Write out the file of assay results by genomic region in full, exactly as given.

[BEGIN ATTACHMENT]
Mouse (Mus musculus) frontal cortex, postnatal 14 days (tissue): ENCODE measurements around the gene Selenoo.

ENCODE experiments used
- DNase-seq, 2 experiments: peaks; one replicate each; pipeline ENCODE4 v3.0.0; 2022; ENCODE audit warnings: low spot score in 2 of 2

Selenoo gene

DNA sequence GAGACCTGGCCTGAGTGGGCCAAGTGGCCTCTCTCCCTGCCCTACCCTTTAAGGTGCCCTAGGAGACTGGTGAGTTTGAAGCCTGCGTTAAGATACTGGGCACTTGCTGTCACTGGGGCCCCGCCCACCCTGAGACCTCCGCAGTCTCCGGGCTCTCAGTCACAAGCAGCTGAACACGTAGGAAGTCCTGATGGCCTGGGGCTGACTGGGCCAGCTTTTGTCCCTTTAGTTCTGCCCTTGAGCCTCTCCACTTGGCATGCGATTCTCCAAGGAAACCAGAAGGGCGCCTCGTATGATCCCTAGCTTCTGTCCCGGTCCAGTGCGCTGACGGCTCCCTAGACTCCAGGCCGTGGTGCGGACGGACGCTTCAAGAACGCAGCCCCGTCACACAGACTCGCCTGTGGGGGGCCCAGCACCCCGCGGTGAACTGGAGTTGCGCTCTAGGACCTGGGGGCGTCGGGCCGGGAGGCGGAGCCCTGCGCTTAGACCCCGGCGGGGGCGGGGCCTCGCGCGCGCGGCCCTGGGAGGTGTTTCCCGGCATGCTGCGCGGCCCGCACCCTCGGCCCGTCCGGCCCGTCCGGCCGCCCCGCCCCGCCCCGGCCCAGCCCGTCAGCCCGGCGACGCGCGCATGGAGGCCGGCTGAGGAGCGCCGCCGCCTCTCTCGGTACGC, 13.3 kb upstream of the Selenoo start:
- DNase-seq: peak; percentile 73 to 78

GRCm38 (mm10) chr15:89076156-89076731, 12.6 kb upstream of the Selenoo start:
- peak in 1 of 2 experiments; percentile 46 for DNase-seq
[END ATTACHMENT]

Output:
Mouse (Mus musculus) frontal cortex, postnatal 14 days (tissue): ENCODE measurements around the gene Selenoo.

ENCODE experiments used
- DNase-seq, 2 experiments: peaks; one replicate each; pipeline ENCODE4 v3.0.0; 2022; ENCODE audit warnings: low spot score in 2 of 2

Selenoo gene

DNA sequence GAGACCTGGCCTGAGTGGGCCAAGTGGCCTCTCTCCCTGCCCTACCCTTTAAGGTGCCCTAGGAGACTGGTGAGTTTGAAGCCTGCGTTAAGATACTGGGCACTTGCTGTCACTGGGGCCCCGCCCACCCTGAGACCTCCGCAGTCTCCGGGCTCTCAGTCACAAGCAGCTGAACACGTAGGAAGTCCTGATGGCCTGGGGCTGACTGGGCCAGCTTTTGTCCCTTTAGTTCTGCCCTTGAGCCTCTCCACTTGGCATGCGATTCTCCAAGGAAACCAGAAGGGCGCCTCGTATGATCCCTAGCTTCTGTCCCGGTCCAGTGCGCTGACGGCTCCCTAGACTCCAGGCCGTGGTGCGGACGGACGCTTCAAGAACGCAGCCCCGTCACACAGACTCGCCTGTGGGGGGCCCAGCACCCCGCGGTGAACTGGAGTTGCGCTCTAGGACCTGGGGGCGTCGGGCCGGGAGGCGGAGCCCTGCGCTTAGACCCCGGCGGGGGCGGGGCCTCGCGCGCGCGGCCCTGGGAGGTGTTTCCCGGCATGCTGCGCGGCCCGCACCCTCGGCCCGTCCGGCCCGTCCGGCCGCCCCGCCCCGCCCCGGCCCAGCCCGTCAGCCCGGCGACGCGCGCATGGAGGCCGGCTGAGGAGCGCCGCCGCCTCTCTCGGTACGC, 13.3 kb upstream of the Selenoo start:
- DNase-seq: peak; percentile 73 to 78

GRCm38 (mm10) chr15:89076156-89076731, 12.6 kb upstream of the Selenoo start:
- peak in 1 of 2 experiments; percentile 46 for DNase-seq